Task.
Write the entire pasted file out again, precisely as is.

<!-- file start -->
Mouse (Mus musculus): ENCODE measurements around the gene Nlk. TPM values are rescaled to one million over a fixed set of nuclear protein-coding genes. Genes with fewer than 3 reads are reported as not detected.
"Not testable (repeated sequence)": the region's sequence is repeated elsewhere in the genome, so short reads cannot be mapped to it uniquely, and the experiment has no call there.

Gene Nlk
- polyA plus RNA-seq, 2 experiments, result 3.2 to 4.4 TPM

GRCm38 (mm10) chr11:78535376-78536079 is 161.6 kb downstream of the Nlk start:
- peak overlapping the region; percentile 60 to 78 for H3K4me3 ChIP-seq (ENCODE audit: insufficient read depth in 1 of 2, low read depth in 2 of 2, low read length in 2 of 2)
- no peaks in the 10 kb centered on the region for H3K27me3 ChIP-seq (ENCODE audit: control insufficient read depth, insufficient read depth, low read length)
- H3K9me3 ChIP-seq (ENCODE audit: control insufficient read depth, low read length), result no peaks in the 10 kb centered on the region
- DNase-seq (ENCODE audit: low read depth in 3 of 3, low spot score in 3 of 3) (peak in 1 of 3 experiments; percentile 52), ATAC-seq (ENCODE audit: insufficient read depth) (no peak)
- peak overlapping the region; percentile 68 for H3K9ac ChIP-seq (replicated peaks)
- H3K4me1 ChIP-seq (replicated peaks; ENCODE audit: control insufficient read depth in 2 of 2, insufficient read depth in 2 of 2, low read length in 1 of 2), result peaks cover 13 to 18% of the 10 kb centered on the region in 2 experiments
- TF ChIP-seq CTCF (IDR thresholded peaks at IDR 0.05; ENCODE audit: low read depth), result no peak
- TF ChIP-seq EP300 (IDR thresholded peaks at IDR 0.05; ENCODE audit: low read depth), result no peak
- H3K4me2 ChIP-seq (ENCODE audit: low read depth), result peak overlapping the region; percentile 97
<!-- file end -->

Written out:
Mouse (Mus musculus): ENCODE measurements around the gene Nlk. TPM values are rescaled to one million over a fixed set of nuclear protein-coding genes. Genes with fewer than 3 reads are reported as not detected.
"Not testable (repeated sequence)": the region's sequence is repeated elsewhere in the genome, so short reads cannot be mapped to it uniquely, and the experiment has no call there.

Gene Nlk
- polyA plus RNA-seq, 2 experiments, result 3.2 to 4.4 TPM

GRCm38 (mm10) chr11:78535376-78536079 is 161.6 kb downstream of the Nlk start:
- peak overlapping the region; percentile 60 to 78 for H3K4me3 ChIP-seq (ENCODE audit: insufficient read depth in 1 of 2, low read depth in 2 of 2, low read length in 2 of 2)
- no peaks in the 10 kb centered on the region for H3K27me3 ChIP-seq (ENCODE audit: control insufficient read depth, insufficient read depth, low read length)
- H3K9me3 ChIP-seq (ENCODE audit: control insufficient read depth, low read length), result no peaks in the 10 kb centered on the region
- DNase-seq (ENCODE audit: low read depth in 3 of 3, low spot score in 3 of 3) (peak in 1 of 3 experiments; percentile 52), ATAC-seq (ENCODE audit: insufficient read depth) (no peak)
- peak overlapping the region; percentile 68 for H3K9ac ChIP-seq (replicated peaks)
- H3K4me1 ChIP-seq (replicated peaks; ENCODE audit: control insufficient read depth in 2 of 2, insufficient read depth in 2 of 2, low read length in 1 of 2), result peaks cover 13 to 18% of the 10 kb centered on the region in 2 experiments
- TF ChIP-seq CTCF (IDR thresholded peaks at IDR 0.05; ENCODE audit: low read depth), result no peak
- TF ChIP-seq EP300 (IDR thresholded peaks at IDR 0.05; ENCODE audit: low read depth), result no peak
- H3K4me2 ChIP-seq (ENCODE audit: low read depth), result peak overlapping the region; percentile 97